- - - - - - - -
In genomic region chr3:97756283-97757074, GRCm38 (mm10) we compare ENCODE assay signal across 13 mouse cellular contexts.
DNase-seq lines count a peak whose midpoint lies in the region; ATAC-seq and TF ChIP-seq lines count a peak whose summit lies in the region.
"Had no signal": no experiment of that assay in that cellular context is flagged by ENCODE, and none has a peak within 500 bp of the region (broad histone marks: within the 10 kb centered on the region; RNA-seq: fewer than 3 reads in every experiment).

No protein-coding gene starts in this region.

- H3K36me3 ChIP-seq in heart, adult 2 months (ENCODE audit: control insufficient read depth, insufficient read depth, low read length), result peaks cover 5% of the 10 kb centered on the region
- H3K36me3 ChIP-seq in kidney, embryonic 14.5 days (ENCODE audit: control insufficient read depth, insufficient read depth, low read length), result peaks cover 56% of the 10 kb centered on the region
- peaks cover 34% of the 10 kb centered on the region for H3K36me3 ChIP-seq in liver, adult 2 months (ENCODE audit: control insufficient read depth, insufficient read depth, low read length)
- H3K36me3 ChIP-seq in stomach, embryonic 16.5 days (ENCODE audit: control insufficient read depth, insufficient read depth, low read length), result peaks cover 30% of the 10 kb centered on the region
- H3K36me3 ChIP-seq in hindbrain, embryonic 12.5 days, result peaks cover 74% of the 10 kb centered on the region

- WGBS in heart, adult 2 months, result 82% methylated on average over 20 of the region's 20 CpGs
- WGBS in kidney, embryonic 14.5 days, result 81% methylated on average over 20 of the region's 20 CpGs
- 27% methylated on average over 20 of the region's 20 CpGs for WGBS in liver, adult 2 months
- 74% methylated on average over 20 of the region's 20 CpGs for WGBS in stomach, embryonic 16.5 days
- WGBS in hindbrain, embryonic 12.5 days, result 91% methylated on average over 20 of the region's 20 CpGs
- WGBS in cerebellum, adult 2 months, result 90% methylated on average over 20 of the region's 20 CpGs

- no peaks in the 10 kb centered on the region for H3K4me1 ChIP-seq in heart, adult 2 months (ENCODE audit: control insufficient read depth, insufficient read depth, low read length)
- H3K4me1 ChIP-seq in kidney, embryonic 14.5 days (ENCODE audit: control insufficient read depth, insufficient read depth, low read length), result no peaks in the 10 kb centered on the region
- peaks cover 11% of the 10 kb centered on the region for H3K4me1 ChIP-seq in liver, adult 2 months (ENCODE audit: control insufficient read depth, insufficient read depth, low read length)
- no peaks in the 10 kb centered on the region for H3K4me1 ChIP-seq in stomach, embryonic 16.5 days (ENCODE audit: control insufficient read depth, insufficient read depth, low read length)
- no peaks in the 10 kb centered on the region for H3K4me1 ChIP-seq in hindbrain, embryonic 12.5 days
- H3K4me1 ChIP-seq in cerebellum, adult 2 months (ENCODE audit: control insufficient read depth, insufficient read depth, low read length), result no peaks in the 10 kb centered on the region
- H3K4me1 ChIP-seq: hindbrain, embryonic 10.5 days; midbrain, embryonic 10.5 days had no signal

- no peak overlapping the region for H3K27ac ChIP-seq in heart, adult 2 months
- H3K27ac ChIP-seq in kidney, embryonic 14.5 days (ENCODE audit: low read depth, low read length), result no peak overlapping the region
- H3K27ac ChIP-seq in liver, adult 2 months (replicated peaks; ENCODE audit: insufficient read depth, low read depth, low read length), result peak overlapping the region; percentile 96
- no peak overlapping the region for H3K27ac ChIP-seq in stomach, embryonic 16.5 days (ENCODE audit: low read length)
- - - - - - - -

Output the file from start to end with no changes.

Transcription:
In genomic region chr3:97756283-97757074, GRCm38 (mm10) we compare ENCODE assay signal across 13 mouse cellular contexts.
DNase-seq lines count a peak whose midpoint lies in the region; ATAC-seq and TF ChIP-seq lines count a peak whose summit lies in the region.
"Had no signal": no experiment of that assay in that cellular context is flagged by ENCODE, and none has a peak within 500 bp of the region (broad histone marks: within the 10 kb centered on the region; RNA-seq: fewer than 3 reads in every experiment).

No protein-coding gene starts in this region.

- H3K36me3 ChIP-seq in heart, adult 2 months (ENCODE audit: control insufficient read depth, insufficient read depth, low read length), result peaks cover 5% of the 10 kb centered on the region
- H3K36me3 ChIP-seq in kidney, embryonic 14.5 days (ENCODE audit: control insufficient read depth, insufficient read depth, low read length), result peaks cover 56% of the 10 kb centered on the region
- peaks cover 34% of the 10 kb centered on the region for H3K36me3 ChIP-seq in liver, adult 2 months (ENCODE audit: control insufficient read depth, insufficient read depth, low read length)
- H3K36me3 ChIP-seq in stomach, embryonic 16.5 days (ENCODE audit: control insufficient read depth, insufficient read depth, low read length), result peaks cover 30% of the 10 kb centered on the region
- H3K36me3 ChIP-seq in hindbrain, embryonic 12.5 days, result peaks cover 74% of the 10 kb centered on the region

- WGBS in heart, adult 2 months, result 82% methylated on average over 20 of the region's 20 CpGs
- WGBS in kidney, embryonic 14.5 days, result 81% methylated on average over 20 of the region's 20 CpGs
- 27% methylated on average over 20 of the region's 20 CpGs for WGBS in liver, adult 2 months
- 74% methylated on average over 20 of the region's 20 CpGs for WGBS in stomach, embryonic 16.5 days
- WGBS in hindbrain, embryonic 12.5 days, result 91% methylated on average over 20 of the region's 20 CpGs
- WGBS in cerebellum, adult 2 months, result 90% methylated on average over 20 of the region's 20 CpGs

- no peaks in the 10 kb centered on the region for H3K4me1 ChIP-seq in heart, adult 2 months (ENCODE audit: control insufficient read depth, insufficient read depth, low read length)
- H3K4me1 ChIP-seq in kidney, embryonic 14.5 days (ENCODE audit: control insufficient read depth, insufficient read depth, low read length), result no peaks in the 10 kb centered on the region
- peaks cover 11% of the 10 kb centered on the region for H3K4me1 ChIP-seq in liver, adult 2 months (ENCODE audit: control insufficient read depth, insufficient read depth, low read length)
- no peaks in the 10 kb centered on the region for H3K4me1 ChIP-seq in stomach, embryonic 16.5 days (ENCODE audit: control insufficient read depth, insufficient read depth, low read length)
- no peaks in the 10 kb centered on the region for H3K4me1 ChIP-seq in hindbrain, embryonic 12.5 days
- H3K4me1 ChIP-seq in cerebellum, adult 2 months (ENCODE audit: control insufficient read depth, insufficient read depth, low read length), result no peaks in the 10 kb centered on the region
- H3K4me1 ChIP-seq: hindbrain, embryonic 10.5 days; midbrain, embryonic 10.5 days had no signal

- no peak overlapping the region for H3K27ac ChIP-seq in heart, adult 2 months
- H3K27ac ChIP-seq in kidney, embryonic 14.5 days (ENCODE audit: low read depth, low read length), result no peak overlapping the region
- H3K27ac ChIP-seq in liver, adult 2 months (replicated peaks; ENCODE audit: insufficient read depth, low read depth, low read length), result peak overlapping the region; percentile 96
- no peak overlapping the region for H3K27ac ChIP-seq in stomach, embryonic 16.5 days (ENCODE audit: low read length)